Somewhat off-topic: Evolutionary arms race of spam

Just wanted to mention that we get a lot more attempted spam here at Freethought Blogs than I ever remember getting at the old blogspot address.  Luckily, the spam filters are pretty good and I usually don’t have to lift a finger to mess with it.  I do, however, see a few posts a week that slip through the cracks as “uncertain” and drop into the moderation bucket to be checked.

To give you an example of what spam looks like these days, here’s a post from last night by “Nicolette Snith”

Thanks for an unbelievable post, would see your personal others posts. thank you your thinking for this, I felt a trifle strike by this text. Thanks again! You commit a great aspect. Displays the beauty through great facts here. I believe that if a greater number considered it like that, they’d have a very better time frame get the grasp ofing the difficulty.

That’s a pretty common variety.  It’s lavishly complimentary, totally unspecific, and almost written in a reasonable style of  English.  It only looks weird if you take the time to actually read it carefully.

Obviously the goal of spam is to drive traffic to commercial sites, and this seems to be accomplished by adding a URL in the user identity, which you can click from the person’s post.  It used to be the case that most such URL’s were in the form of obviously suspicious locations, i.e., “” or something like that.  (I just made that up, but I checked and it’s a real site.  I do not take responsibility for you surfing there or wasting any money.)  These days, however, the address is more often in the form of an IP address (such as which redirects you to a site that wants to sell you viagra or mortgages or whatever.

The behavior of spammers and spam filter writers very closely resembles the evolution of predators and prey in nature.  Each side has a survival motive to improve.  The spammers are obviously in it for the money.  Design the perfect spam filter, and you cut off their income.  In the worst case scenario, they might even have to give it up and find an alternate career that doesn’t require them to be goddamned parasites.

The anti-spammers are fighting for survival of their content.  I’ve seen quite a few abandoned blogs and forums become completely choked with spam, to the point where it’s impossible to engage in a meaningful conversation.

So each one evolves competitively, and both need to be automated to an extent.  The spammers are busy trying to post millions of junk messages to sites all over the world, while non-spammers are busy trying to clean up hundreds or thousands of messages without employing an army of human moderators to babysit their sites.

What’s interesting is that there does seem to be an upper limit on the effectiveness of spam filters.  If a human reader can’t tell them difference between spam and a legitimate post, how is a computer supposed to do it?  Even now, I have gotten to the point where I look at a brief, harmless compliment with deep suspicion.  If I see a new poster write “Well said” or something of the kind, I have to stare at the email address, the name, and any suspicious links for a non-trivial amount of time before I decide it’s safe to pass through.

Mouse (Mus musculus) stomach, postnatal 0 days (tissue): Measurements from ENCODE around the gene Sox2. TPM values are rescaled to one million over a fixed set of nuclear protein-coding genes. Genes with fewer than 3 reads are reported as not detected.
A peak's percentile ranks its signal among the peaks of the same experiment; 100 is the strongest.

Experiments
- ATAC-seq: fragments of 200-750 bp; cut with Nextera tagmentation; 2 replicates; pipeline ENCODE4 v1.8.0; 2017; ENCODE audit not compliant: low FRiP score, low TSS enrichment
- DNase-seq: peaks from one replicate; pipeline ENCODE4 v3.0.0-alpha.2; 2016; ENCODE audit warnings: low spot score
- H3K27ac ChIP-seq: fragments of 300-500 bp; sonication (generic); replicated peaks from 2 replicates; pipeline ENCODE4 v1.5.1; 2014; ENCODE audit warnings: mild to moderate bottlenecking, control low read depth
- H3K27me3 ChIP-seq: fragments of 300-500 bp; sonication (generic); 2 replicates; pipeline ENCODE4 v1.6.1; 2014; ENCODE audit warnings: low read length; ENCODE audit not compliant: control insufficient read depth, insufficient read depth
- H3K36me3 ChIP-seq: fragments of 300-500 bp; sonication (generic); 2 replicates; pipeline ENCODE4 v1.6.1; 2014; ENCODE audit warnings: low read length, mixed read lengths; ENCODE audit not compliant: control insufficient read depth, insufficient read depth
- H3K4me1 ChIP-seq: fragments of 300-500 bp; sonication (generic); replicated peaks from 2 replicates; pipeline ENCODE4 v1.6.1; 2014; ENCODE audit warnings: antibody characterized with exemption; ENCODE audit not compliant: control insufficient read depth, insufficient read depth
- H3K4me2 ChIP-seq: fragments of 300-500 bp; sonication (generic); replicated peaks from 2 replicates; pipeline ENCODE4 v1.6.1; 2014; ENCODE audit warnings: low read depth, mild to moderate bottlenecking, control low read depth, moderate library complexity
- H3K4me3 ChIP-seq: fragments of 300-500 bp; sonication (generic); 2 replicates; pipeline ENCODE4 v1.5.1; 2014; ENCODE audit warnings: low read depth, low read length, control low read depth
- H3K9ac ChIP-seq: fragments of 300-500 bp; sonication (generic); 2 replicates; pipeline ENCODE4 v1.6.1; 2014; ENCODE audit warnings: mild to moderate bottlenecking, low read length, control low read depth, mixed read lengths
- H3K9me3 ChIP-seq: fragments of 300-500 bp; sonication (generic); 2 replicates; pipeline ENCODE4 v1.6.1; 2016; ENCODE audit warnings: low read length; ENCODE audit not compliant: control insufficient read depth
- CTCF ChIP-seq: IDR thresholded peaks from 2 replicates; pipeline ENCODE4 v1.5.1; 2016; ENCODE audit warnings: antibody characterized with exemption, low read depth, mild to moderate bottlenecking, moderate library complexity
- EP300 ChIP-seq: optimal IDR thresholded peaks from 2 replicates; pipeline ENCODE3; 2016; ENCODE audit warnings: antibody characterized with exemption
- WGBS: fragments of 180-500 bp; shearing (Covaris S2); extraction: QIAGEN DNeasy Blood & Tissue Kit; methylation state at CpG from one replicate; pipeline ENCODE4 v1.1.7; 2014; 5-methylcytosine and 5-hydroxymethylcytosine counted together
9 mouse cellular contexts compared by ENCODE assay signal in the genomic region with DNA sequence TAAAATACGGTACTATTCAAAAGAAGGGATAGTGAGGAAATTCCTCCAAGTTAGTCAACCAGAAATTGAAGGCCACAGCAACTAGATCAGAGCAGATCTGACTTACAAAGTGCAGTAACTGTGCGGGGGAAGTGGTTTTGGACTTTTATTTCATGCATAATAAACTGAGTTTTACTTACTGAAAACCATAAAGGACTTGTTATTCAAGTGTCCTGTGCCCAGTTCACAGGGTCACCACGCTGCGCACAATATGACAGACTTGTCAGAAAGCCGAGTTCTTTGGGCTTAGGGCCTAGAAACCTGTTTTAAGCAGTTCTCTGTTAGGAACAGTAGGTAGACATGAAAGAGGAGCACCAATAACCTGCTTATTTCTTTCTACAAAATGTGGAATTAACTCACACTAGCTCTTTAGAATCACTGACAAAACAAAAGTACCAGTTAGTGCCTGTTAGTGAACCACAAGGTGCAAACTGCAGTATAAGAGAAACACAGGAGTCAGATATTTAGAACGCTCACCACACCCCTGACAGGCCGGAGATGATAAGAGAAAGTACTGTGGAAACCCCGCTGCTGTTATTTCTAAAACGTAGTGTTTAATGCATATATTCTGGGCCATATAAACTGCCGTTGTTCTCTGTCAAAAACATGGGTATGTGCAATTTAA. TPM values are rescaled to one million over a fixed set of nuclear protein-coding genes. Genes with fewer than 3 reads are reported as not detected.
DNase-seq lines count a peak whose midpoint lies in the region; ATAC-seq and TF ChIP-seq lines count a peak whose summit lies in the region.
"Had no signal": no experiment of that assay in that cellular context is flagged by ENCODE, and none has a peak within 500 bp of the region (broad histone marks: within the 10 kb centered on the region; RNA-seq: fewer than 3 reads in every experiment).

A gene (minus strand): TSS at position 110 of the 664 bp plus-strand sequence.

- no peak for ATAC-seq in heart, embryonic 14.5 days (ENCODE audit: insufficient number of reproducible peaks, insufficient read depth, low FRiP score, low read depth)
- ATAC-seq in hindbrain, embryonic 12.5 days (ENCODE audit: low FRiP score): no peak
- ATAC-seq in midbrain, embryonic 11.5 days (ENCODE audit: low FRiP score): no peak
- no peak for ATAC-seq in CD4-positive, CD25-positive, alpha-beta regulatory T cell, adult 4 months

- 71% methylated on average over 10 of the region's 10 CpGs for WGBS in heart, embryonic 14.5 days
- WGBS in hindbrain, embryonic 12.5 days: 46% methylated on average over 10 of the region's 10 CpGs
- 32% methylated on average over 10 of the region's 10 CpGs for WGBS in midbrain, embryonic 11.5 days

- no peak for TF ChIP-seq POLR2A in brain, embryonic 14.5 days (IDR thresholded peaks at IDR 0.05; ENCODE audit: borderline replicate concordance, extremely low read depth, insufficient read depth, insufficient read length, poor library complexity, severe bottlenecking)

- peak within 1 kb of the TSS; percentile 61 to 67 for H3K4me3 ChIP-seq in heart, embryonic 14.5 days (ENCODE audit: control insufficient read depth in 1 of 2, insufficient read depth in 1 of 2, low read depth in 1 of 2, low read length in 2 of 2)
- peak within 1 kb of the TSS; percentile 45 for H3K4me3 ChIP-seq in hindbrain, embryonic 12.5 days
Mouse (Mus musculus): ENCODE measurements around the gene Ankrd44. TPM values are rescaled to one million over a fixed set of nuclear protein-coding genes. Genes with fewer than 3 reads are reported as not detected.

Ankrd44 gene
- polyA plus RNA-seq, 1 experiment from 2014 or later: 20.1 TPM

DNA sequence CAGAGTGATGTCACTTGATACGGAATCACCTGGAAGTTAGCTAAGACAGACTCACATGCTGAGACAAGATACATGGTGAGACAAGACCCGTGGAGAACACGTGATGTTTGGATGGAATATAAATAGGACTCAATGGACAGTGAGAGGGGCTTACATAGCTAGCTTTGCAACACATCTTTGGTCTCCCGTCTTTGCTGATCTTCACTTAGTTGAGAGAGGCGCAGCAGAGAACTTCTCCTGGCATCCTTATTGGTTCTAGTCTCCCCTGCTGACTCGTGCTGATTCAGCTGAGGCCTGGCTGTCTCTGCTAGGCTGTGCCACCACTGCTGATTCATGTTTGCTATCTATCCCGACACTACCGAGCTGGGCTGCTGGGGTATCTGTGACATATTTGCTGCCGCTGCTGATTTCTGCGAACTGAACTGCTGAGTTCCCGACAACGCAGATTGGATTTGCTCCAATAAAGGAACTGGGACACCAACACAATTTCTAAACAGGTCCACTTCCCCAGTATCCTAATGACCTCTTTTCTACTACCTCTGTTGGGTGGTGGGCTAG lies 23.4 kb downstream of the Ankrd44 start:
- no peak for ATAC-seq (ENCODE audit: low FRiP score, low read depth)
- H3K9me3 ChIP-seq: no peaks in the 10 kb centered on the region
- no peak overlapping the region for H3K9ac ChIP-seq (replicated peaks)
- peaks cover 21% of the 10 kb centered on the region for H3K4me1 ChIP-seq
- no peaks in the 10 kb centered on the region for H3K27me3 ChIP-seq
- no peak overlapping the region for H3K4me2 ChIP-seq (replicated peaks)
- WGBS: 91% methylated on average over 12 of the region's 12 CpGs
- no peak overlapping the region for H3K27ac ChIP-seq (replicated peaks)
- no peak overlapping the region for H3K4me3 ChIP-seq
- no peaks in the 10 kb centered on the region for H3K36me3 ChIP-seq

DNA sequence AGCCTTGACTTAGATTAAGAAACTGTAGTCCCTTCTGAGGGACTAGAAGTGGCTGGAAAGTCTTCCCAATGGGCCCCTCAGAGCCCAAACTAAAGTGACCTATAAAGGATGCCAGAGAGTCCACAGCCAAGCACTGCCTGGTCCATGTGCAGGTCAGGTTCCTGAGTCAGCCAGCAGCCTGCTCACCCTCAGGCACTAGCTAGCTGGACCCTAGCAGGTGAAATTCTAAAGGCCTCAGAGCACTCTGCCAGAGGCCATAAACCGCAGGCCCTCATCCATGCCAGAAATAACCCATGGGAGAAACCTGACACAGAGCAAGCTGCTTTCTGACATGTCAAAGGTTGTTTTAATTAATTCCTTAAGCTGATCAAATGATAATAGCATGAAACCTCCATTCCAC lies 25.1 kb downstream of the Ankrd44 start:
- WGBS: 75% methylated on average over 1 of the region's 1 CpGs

Much as I hate this omnipresent intrusion into our lives in a digital age, I find it kind of fascinating to see how the race keeps shifting.


  1. says

    Some of them are downright mysterious. I once got a (presumably) spam-comment that said: “Please delete this message…”, and it didn’t even have any link attached.
    Another one I thought really quaint was: “Hi all,
    i hope to join the discussion soon
    i have some very strong opinions
    looking forward to talking to you all.”
    But if I had to name a favourite, it would probably be this one: “Thanks for the welcome What’s up body! Yea yea, good stuff bro! Chill! I have an information on the the is well! and viagra shop – qaju – 28317 viagra for woman information 5771 – tk viagra for woman information Bye”
    And now I’m curious whether this comment is going to make it through your filter.

  2. James Thompson says

    I use Google’s Postini service. It is extremely effective for email spam and costs less that $25. My email address is old and I get about 1000 spam emails a day.

    Of course I don’t see them in my email reader.

  3. Kazim says

    You suck. 🙂

    In all seriousness though, the WordPress code underlying FTB uses a whitelist system, so once you’ve had at least one comment approved, it doesn’t pester me about you again.

  4. plutosdad says

    They are going to create such sophisticated algorithms that they will pass any Turing test. Combine that with the scraping-sites, and we’ll have entire sites run by computers, with other computers talking to each other in the comments, and not a human in sight.